There was no problem for money for as student, I was able to work at the Sydney Fish Market during Saturdays and Sundays. We were paid cash or what they call then as ‘under that table’ payment [no tax] for work done cleaning fish for the customers, replace fish supply at the display area and finally cleaning the fish market floor to remove any trace of slimy things and smell.

FILIPINOS would always look for me for free fish heads which we keep for a catfood factory that collect them at the end of the day. For a student, $50 pay for an almost half a day work was a big bonanza for me, enough to buy a few glasses of gin and tonic in the evening when the disco time came, that is after I scrubbed myself thoroughly for the smell of fish lingers on if not properly scrubbed.

For a couple of times, I visit the Lady Jane beach, a nudist beach for people who ‘love nature’ or those who swim in their birthday suits. Reaching the beach was not easy, you need to walk a bush area, passing another forested place before reaching the beach. Looking back now, I could very well say that I did not enjoy mixing with naked men and women and swim with them on the usually cold Sydney water.

When the late Carol Afan, a close friend of mine from the National Library in the Philippines visited Sydney on a cultural grant, I dared her to go with me to the nudist beach and she accepted the challenge. But when we arrived at the site, I noticed she could not look down the ravine where naked bodies were sunbathing. We did not join the sunbathers. I was laughing at her on our return bus trip to the city.

The first time I was sent to Europe on official/attend a conference, I had an interesting crazy experience in Rome. An Italian man greeting me in Japanese thinking that I was a Japanese tourist. I found out later that he was one of the many pimps in Rome spotting foreigners, especially in the evening. Walking near the Rome Colesseum a man approached and befriended me. He invited me for a drink. That was a hospitable gesture, I thought, from a local offering me drinks to a nearby basement bar.

Then a couple of hostesses joined us and started ordering their drinks too. I was not worried being only an invited guest. But when the waiter showed me the bill, I was surprised and told the man that I only had Philippine peso with me. When the argument about the bill became heated, I found an opportunity to grab my backpack and run out of the basement club. Same experienced I had in Germany but I just ignored the German pimp.

WHILE TRAVELLING, Germany, I was planning to visit Heidelberg where Rizal studied briefly. I have to wait at the Frankfurt train station for the next train going to that part of Germany. It was midnight and I noticed a number of African gypsy were roaming around the train station watching at sleeping tourists whom they could victimised by stealing their valuables while in slumber.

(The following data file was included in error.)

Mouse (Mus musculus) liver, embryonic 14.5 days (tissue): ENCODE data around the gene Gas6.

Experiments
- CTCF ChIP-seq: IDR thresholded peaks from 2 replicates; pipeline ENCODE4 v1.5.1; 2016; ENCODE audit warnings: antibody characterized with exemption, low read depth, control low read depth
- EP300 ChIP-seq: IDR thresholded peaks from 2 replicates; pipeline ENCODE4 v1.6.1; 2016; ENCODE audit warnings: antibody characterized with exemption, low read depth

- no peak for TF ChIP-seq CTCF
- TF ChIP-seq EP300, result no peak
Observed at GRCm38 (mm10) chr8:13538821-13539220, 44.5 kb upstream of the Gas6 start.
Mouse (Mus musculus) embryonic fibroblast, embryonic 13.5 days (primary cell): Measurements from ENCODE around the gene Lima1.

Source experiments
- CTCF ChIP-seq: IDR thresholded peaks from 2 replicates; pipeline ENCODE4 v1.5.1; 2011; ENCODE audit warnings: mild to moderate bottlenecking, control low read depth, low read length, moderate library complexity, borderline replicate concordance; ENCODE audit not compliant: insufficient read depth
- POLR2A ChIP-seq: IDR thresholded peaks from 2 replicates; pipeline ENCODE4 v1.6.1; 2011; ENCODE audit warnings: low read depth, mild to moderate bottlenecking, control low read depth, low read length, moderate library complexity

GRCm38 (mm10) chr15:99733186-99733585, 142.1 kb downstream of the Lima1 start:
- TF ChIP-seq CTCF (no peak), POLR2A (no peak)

I had to move around inside the station and decided not to sleep while waiting for my train. I carried my luggage around the waiting area.

It was at this stage that I decided to take a different train on my way to Conpenhagen, Denmark. I decided instead to go to Conpenhagen where I read many tantilizing stories, especially its night life and its red light district..

I was on a train cubicle with a Malaysian student on our way to Copenhagen. At the border between Germany and Denmark, immigration officers boarded the train and asked the passports of passengers. I showed mine and when checking of all passengers done, I was asked to take my luggage with me and follow the immigration officer.

I followed him and went down the train. When I was down on the train station, the train left and I was left behind at the train station. It turned out that since I was holding a Philippine passport, I need a visa and told to go back to Germany and get a visa.

I thought the Eurorail trip covers everyting. It was around three in the morning, dark and I was the only person left on the station.

At around five am, a bus stopped at the train station. I boarded without knowing where it was heading only to realise it was travelling into the interior of Germany far away from Eurail lines.

I became worried because no one speaks English on the bus. Luckily, a young girl who was a studying in Rome could speak English and suggested that I should disembark at the next bus stop where I could catch a train. From there, I took the next train and went to Switzerland instead, where people seems to be welcoming foreigners.